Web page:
VILNIUS SUMMIT : NATO welcomes Ukraine’s membership but stops short of invitation
VILNIUS, (Reuters) – NATO leaders agreed on Tuesday that Ukraine’s future lies within the alliance but they stopped short of handing Kyiv the invitation or timetable for accession it sought, a stance that Ukrainian President Volodymyr Zelenskiy had earlier criticised as “absurd”.
The leaders met at a summit in the Lithuanian capital Vilnius as a Ukrainian counteroffensive against the Russian invasion forces occupying parts of the country was proceeding more slowly than Kyiv had hoped.
In its declaration, NATO also dropped the requirement for Ukraine to fulfil what is called a Membership Action Plan (MAP), effectively removing a hurdle on Kyiv’s way into the alliance.
“Ukraine’s future is in NATO,” the declaration said. “We will be in a position to extend an invitation to Ukraine to join the alliance when allies agree and conditions are met.”
They did not specify the conditions Ukraine needs to meet, but they said the alliance would help Kyiv to make progress on military interoperability as well as on additional democratic and security sector reforms.
Zelenskiy had earlier assailed NATO leaders for not offering a timeframe for membership.
“It’s unprecedented and absurd when a timeframe is not set, neither for the invitation nor for Ukraine’s membership,” Zelenskiy said before arriving as a special guest.
Zelenskiy’s salvo at the start of a summit came after NATO chief Jens Stoltenberg said the bloc would send Kyiv a “positive message” on its path to membership.
It highlighted the divisions among NATO’s 31 members over giving a date or a straightforward invitation for Ukraine to join. Kyiv has been pushing for a swift entry, bound together with security guarantees, since even before Russia unleashed its invasion in February 2022.
The declaration said: “We reaffirm our unwavering solidarity with the government and people of Ukraine in the heroic defence of their nation, their land, and our shared values.”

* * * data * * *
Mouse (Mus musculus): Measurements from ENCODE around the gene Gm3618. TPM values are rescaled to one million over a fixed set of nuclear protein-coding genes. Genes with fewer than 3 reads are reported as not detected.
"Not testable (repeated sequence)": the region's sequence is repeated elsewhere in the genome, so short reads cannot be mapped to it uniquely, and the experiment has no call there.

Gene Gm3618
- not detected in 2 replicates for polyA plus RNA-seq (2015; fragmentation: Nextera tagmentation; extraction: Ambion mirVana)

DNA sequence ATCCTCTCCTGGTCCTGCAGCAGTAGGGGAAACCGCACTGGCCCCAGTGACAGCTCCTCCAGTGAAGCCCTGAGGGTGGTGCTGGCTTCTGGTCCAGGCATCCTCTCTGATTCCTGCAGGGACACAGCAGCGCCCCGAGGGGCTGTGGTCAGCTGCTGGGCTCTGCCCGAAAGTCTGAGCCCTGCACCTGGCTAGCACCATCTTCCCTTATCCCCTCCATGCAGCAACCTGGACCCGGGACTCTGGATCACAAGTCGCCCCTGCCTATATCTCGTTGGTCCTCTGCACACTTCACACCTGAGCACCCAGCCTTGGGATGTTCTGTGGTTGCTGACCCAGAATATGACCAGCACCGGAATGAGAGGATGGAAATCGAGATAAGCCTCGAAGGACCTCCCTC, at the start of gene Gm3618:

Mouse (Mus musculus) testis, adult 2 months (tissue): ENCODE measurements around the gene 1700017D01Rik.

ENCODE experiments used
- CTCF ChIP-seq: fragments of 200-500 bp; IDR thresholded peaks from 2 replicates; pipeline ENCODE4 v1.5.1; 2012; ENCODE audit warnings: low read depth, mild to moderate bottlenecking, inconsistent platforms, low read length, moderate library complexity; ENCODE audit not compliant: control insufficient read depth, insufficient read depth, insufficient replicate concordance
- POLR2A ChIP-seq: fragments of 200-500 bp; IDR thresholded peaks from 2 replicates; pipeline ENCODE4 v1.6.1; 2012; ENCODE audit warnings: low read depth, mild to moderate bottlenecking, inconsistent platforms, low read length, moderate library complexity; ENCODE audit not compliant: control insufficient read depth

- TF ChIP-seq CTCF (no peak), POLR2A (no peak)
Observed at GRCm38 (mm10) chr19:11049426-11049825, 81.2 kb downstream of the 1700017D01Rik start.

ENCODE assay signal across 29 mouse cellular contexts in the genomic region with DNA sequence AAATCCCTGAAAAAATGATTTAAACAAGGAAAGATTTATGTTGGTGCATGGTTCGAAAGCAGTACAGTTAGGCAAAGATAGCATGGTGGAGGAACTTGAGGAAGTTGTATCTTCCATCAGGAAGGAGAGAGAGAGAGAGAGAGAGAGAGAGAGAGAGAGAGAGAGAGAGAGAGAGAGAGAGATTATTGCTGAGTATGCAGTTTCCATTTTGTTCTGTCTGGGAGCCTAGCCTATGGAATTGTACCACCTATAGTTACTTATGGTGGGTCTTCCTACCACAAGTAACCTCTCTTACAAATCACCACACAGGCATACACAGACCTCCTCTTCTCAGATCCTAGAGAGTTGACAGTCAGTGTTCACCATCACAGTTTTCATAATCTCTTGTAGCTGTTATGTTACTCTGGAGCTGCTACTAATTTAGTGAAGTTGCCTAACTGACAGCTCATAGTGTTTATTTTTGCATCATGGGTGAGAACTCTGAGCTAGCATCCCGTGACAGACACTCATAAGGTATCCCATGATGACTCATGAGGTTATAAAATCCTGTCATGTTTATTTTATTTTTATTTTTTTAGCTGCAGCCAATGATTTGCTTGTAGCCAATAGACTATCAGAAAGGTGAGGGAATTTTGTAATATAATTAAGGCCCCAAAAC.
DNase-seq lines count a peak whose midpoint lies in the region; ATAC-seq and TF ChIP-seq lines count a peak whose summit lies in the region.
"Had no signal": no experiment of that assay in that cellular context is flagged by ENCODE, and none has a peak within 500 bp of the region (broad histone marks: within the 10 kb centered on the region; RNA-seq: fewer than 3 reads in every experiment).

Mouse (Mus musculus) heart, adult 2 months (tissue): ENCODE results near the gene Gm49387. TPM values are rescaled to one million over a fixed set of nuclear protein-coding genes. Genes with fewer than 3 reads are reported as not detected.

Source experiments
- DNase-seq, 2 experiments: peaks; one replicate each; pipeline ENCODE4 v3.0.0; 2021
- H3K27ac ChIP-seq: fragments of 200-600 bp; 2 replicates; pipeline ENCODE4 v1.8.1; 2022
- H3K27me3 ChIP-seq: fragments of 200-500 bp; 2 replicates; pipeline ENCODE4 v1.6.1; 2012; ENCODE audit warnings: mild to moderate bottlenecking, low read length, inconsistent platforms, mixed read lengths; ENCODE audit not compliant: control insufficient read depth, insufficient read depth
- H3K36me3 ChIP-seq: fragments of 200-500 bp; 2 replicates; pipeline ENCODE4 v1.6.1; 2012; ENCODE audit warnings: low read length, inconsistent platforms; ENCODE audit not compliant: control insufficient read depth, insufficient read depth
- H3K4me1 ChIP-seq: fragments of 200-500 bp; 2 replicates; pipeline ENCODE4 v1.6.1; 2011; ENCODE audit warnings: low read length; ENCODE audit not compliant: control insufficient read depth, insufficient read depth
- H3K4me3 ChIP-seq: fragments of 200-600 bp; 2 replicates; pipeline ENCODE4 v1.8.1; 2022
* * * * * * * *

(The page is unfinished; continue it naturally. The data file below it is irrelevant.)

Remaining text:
In strong language towards Moscow, it said: “The Russian Federation is the most significant and direct threat to Allies’ security and to peace and stability in the Euro-Atlantic area.”
Asked about Zelenskiy’s criticism, Stoltenberg told a press conference: “There has never been a stronger message from NATO at any time, both when it comes to the political message of the path forward for membership and the concrete support from NATO allies.”
He said previous accessions to NATO had not been accompanied by a timeline. “They are conditions-based, have always been,” he said.
LONG-RANGE MISSILES FOR UKRIANE
Zelenskiy did score wins elsewhere. French President Emmanuel Macron said Paris would start supplying long-range cruise missiles, following a similar announcement by Britain.
With a range of 250 km (155 miles), the missiles nearly triple Ukraine’s previous capabilities, allowing forces to hit Russian troops and supplies deep behind the front lines.
A French military source dismissed suggestions that the missiles were an escalation, saying their use was proportional and that Russia was using cruise missiles launched from thousands of kilometres away.
Germany, too, announced new aid worth 700 million euros, including two Patriot air defence missile launchers, and more tanks and fighting vehicles.
The summit was also buoyed by the prospect of Sweden joining NATO as its newest member after Turkish President Tayyip Erdogan on Monday abruptly dropped his objections to the move, while pushing to revive talks for Turkey to join the European Union.
Finland attended the summit as a member for the first time after its own entry into the alliance in April.
WHAT ABOUT DRAFT AGREEMENT
While NATO members agree Kyiv cannot join during the war, they have disagreed over how quickly it could happen afterwards and under what conditions.
NATO members in eastern Europe have backed Kyiv’s stance, arguing that bringing Ukraine under NATO’s collective security umbrella is the best way to deter Russia from attacking again.
Countries such as the United States and Germany have been more cautious, wary of any move that they fear could draw NATO into a direct conflict with Russia.
U.S. President Joe Biden has stressed that NATO needed to stay united against the attempts of Russian President Vladimir Putin to split it.
“I still think that President Putin thinks the way he succeeds is to break NATO and we’re not going to do that,” Biden said.
Moscow, which has cited NATO’s eastern expansion as a factor in its decision to invade Ukraine, has criticised the two-day summit ending on Wednesday and warned Europe would be the first to face “catastrophic consequences” should the war escalate.
“Potentially, this issue (of Ukraine joining NATO) is very dangerous for European security… and therefore those who will make the decision must be aware of this,” said Kremlin spokesperson Dmitry Peskov.
European leaders did not seem to understand that moving NATO military infrastructure towards Russia’s borders was a mistake, he said.
(Reporting by John Irish, Andrew Gray, Sabine Siebold, Steve Holland, Justyna Pawlak, Andrius Sytas, Krisztina Than, Niklas Pollard, Jason Hovet, Janis Laizans; Writing by Gabriela Baczynska, Matthias Williams and Angus MacSwan; Editing by Alex Richardson and Howard Goller)